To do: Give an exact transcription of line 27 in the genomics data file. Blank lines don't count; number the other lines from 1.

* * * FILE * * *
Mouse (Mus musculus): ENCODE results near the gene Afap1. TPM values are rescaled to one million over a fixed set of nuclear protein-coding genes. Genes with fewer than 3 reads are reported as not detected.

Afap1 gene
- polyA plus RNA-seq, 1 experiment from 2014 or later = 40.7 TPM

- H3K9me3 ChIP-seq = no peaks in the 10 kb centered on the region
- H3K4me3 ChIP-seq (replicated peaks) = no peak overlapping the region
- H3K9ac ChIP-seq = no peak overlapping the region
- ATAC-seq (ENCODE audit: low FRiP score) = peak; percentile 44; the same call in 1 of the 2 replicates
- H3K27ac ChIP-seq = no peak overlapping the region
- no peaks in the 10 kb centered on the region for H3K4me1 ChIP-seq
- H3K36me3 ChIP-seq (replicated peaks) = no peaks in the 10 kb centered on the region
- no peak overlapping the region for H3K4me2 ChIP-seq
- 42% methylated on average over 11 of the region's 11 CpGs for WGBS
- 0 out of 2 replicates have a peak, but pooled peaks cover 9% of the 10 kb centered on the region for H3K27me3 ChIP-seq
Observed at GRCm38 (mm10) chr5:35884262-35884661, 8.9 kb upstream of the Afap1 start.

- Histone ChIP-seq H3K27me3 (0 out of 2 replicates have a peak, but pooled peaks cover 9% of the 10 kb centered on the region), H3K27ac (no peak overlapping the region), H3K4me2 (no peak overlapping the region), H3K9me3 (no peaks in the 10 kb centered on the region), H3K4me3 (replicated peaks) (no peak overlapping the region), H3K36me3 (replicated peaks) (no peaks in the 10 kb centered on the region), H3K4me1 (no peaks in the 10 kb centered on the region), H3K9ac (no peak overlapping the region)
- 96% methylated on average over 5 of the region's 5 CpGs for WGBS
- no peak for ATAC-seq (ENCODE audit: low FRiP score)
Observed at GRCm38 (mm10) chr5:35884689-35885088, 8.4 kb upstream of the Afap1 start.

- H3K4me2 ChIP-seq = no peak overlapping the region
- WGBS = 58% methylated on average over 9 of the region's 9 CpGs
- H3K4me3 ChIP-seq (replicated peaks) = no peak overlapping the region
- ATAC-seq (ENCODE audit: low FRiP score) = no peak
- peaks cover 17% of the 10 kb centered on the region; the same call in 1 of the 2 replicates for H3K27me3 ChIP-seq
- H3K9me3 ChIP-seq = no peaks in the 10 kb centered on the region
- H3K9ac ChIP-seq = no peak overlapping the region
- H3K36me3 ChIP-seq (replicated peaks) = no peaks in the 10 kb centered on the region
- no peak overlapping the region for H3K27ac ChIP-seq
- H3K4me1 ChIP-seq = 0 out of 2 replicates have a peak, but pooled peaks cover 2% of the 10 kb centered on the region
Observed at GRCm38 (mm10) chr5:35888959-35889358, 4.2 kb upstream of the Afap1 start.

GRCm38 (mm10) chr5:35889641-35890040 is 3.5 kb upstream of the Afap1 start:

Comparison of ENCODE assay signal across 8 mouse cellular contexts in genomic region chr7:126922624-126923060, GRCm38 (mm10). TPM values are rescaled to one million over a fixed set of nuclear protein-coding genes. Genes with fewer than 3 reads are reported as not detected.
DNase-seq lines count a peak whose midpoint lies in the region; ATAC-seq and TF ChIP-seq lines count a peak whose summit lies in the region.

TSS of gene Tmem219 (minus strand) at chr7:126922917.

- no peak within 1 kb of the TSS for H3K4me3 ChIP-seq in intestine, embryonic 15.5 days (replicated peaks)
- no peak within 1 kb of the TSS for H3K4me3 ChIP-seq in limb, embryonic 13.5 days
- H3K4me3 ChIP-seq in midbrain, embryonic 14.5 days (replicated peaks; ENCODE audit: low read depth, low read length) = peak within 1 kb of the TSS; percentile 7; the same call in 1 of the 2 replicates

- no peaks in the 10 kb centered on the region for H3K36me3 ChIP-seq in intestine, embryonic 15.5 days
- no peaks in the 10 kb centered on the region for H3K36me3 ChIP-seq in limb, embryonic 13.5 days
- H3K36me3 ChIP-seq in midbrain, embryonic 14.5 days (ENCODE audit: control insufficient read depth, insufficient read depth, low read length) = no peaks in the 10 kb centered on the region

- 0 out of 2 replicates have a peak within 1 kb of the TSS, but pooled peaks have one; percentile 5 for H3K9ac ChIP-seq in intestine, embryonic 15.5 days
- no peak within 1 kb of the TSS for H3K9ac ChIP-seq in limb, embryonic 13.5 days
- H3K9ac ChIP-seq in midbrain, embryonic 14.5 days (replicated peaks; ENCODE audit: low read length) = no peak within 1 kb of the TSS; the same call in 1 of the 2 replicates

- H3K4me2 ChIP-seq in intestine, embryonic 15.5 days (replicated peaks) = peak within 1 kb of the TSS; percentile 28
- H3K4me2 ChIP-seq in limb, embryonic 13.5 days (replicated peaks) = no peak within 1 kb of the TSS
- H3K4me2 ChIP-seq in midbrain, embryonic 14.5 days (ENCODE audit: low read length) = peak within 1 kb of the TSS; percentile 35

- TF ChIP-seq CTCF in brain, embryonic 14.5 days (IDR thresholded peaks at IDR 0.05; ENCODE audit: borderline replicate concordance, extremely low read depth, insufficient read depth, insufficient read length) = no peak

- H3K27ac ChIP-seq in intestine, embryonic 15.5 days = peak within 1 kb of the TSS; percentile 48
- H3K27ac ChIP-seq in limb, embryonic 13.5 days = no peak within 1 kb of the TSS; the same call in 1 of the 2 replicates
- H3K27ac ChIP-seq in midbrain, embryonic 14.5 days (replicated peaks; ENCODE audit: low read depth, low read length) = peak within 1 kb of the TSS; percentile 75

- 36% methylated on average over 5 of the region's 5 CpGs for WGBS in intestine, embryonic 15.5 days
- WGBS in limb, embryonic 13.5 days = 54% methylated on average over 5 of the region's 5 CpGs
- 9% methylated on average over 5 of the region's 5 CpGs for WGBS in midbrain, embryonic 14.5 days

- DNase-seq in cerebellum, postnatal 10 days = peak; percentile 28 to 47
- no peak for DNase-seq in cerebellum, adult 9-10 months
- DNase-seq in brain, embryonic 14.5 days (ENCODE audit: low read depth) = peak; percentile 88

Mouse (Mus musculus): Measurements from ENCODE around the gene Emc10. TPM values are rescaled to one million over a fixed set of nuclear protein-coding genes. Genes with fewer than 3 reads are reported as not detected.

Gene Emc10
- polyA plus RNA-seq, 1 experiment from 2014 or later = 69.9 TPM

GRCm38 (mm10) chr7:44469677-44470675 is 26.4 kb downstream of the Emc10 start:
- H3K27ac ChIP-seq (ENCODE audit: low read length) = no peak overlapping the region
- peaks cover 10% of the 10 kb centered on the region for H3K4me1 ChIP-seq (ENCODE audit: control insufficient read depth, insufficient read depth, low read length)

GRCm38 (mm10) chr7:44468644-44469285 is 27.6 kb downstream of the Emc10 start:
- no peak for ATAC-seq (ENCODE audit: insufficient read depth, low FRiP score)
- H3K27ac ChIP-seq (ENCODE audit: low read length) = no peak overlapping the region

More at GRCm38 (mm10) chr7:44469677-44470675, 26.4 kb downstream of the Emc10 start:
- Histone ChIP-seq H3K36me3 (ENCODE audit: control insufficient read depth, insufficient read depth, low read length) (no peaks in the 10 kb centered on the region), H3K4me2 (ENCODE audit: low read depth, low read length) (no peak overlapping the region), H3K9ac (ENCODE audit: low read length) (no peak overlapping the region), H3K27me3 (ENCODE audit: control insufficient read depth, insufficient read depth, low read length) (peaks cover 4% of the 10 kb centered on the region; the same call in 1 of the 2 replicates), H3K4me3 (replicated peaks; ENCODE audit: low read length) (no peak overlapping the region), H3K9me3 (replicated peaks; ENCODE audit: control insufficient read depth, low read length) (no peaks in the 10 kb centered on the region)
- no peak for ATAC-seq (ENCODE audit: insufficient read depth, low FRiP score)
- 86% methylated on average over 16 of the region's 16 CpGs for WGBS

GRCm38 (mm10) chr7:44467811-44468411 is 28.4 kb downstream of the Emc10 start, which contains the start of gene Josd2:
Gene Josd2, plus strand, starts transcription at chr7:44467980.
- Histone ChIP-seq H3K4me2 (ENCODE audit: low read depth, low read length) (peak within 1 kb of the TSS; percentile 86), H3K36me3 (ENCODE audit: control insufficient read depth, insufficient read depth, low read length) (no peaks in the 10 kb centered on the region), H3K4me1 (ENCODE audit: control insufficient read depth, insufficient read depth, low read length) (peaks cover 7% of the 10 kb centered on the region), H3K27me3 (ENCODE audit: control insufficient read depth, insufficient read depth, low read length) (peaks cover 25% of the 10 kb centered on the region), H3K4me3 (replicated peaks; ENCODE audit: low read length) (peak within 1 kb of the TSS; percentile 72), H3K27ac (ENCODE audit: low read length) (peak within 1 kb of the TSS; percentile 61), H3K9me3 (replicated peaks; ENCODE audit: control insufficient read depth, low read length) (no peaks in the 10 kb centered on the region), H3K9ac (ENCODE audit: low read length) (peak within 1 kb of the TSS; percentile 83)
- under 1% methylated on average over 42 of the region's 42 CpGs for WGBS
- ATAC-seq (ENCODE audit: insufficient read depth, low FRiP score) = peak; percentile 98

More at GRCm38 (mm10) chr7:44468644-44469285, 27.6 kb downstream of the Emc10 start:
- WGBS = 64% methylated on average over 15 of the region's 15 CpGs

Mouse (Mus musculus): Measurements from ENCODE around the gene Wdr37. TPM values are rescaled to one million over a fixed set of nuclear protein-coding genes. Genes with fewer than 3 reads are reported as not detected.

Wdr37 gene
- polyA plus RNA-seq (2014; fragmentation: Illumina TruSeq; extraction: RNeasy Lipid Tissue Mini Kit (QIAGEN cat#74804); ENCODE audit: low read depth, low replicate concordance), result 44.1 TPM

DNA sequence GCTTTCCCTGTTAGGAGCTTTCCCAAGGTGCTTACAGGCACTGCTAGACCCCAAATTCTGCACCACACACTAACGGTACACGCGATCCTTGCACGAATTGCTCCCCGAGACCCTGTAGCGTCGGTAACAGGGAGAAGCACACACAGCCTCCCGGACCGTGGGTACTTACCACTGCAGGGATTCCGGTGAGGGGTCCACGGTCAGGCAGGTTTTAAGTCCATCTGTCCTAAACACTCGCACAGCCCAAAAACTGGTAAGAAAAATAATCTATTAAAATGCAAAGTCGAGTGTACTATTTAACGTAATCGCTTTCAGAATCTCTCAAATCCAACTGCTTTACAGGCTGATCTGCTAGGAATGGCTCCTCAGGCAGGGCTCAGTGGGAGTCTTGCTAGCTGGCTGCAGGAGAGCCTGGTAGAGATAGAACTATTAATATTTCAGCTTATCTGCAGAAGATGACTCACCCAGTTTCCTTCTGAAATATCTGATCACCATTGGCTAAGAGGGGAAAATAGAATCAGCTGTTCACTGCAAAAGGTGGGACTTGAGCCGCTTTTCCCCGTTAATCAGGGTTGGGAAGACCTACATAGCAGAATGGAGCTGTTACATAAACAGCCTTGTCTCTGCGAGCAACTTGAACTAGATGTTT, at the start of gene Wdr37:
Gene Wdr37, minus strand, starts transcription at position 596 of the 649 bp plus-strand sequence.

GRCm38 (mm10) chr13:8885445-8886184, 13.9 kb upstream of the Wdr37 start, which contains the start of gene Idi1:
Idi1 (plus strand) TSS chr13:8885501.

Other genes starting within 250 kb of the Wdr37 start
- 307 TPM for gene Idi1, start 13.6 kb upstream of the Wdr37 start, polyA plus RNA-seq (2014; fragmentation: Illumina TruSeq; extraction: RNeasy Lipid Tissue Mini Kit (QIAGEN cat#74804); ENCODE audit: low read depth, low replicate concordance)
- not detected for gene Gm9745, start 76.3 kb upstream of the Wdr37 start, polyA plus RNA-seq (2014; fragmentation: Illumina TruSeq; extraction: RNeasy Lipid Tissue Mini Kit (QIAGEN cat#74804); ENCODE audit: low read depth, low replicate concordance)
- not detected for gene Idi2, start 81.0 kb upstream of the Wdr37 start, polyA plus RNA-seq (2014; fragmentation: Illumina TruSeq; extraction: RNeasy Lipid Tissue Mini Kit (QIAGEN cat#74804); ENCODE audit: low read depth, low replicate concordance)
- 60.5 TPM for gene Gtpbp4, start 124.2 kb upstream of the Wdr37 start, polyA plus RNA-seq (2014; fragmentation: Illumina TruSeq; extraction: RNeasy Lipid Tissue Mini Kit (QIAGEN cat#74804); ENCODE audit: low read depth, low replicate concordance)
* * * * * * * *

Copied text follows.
- no peak overlapping the region for H3K27ac ChIP-seq